The American FN FAL Rifle

By Frank Iannamico

In Search of the Perfect Lightweight Rifle

During World War II, the U.S. Ordnance Department began a research and development program for a new lightweight infantry rifle. After the war ended, progress was slowed due to reduced post-war funding for the project.

Early weapons developed during the program were based on the M1 Garand rifle, which slowly evolved into the T44 series of rifles, ending with the T44E4. One of the more serious competitors facing Springfield Armory’s T44E4 was the Belgian-designed Fusil Automatique Leger or FN FAL rifle.

During 1954, the U.S. placed an order with Fabrique Nationale of Herstal, Belgium, for 3,303 FN FAL rifles in 7.62mm caliber. The weapons were distributed to the using services for testing and evaluation. Although the Belgian-made rifles were marked T48 they were a combination of 2,270 FAL Canadian pattern, 833 semi-automatic light-barrel T48s and 200 heavy-barrel T48E1 models with bipods.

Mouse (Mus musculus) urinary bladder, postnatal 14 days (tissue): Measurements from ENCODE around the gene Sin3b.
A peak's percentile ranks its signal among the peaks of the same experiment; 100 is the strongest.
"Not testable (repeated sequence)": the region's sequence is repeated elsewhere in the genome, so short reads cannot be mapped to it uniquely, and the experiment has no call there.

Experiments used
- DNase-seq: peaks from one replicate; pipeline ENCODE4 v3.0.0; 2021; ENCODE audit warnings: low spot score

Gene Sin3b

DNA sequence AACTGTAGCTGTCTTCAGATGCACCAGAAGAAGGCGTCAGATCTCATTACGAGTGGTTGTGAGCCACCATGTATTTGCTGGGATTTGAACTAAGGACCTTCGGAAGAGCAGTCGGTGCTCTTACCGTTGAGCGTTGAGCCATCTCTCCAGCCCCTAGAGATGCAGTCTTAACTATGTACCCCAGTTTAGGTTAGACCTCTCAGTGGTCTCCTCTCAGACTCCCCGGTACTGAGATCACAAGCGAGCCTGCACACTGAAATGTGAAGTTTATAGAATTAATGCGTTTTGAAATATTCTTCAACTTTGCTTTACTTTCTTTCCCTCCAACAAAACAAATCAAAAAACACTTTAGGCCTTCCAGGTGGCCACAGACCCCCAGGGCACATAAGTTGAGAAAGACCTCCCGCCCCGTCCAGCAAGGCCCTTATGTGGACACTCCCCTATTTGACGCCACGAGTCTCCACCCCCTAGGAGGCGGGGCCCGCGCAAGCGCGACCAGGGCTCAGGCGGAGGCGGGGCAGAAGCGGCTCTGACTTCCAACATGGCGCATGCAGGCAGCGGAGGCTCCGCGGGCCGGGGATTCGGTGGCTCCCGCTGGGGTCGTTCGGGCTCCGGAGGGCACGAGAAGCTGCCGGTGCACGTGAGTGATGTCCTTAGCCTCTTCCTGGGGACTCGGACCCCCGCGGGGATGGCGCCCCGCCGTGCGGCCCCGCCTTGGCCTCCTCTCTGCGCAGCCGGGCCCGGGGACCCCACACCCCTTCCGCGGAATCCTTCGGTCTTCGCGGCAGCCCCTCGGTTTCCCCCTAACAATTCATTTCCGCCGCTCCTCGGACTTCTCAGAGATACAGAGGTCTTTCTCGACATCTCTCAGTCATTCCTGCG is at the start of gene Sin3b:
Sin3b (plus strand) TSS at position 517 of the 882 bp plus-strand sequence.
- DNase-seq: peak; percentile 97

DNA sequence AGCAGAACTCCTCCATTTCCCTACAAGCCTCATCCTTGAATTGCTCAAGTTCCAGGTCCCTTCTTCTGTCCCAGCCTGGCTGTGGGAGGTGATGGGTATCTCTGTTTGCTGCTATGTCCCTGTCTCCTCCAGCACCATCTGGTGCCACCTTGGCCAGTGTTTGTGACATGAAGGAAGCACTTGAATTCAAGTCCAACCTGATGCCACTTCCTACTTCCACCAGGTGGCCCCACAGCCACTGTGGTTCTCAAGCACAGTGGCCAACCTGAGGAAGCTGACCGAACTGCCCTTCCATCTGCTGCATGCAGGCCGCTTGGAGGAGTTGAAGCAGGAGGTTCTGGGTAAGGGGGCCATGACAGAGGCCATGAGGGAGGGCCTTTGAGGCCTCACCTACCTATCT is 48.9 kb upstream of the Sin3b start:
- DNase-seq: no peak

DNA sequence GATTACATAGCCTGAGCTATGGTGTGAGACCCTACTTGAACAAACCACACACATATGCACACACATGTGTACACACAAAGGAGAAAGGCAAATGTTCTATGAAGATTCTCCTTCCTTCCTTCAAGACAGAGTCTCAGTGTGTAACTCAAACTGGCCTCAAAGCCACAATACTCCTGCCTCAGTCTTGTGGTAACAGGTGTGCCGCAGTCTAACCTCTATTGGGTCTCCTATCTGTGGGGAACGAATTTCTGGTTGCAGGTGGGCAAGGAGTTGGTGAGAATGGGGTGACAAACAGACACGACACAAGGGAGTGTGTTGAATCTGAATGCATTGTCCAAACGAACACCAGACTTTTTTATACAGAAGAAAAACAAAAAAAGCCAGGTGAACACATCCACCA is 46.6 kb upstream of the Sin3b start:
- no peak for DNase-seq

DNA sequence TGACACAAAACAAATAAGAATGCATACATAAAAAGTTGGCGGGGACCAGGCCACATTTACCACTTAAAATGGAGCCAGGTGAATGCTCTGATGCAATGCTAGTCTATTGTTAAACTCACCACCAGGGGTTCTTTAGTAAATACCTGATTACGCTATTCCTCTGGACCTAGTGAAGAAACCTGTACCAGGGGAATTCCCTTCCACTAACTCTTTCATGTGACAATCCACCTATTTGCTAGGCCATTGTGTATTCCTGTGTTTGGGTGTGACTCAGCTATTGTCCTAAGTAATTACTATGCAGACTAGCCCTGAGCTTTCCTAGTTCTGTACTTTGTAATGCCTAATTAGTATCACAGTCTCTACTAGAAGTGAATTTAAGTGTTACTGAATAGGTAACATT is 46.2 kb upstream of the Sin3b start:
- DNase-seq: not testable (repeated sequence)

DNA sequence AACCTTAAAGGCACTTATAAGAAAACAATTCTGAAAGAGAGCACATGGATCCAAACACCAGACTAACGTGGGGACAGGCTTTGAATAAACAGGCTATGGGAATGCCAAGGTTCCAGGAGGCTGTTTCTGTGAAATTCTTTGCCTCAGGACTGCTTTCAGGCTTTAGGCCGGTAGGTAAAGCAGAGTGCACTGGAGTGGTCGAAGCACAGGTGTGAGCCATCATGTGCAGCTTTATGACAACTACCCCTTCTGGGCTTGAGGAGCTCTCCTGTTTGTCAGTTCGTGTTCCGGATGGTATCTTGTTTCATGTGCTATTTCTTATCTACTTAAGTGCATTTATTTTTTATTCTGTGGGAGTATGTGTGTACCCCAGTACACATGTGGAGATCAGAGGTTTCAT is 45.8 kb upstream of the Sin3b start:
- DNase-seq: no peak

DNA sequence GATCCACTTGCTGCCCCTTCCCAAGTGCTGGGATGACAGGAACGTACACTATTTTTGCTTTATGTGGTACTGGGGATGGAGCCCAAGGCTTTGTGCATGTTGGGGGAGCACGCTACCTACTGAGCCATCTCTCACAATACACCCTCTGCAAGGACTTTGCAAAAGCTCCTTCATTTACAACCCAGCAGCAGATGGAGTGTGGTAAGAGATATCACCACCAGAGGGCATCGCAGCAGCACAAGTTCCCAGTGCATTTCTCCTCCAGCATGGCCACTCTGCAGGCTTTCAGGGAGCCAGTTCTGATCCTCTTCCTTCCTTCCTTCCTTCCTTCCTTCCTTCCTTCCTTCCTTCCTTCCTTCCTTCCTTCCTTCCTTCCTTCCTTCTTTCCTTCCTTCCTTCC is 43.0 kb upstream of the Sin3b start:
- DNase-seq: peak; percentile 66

The Inch-Pattern FN FAL

A meeting was held at the Office of the Chief of Ordnance on May 10, 1954, to brief representatives of the Springfield Armory on the policy for the T48 rifle program. On May 26, 1954, Armory officials attended a conference held at the head office of Canadian Arsenals Limited. The group distributed translated drawings and manufacturing data to prospective contractors who were invited to submit bids for production studies. It was established that engineering information would be exchanged between the United States, Great Britain and Canada with Canadian Arsenals Ltd acting as the clearing house. Spare parts requirements for a normal one-year maintenance program were compiled for 500 T48 rifles to be manufactured in the United States.

High Standard T48 Rifles

The U.S. Ordnance Department charged the Springfield Armory with the job of converting the FAL rifle from the metric to the Imperial system of inches. After a brief study, it was determined that converting the Belgian drawings to inches would not be an easy task. Other concerns were U.S. Ordnance specifications for materials, heat-treating procedures, manufacturing tolerances and other manufacturing operations. The Springfield Armory was busy with the T44E4 rifles and numerous other projects, so...

This article first appeared in Small Arms Review V22N9 (November 2018)
and was posted online on September 21, 2018


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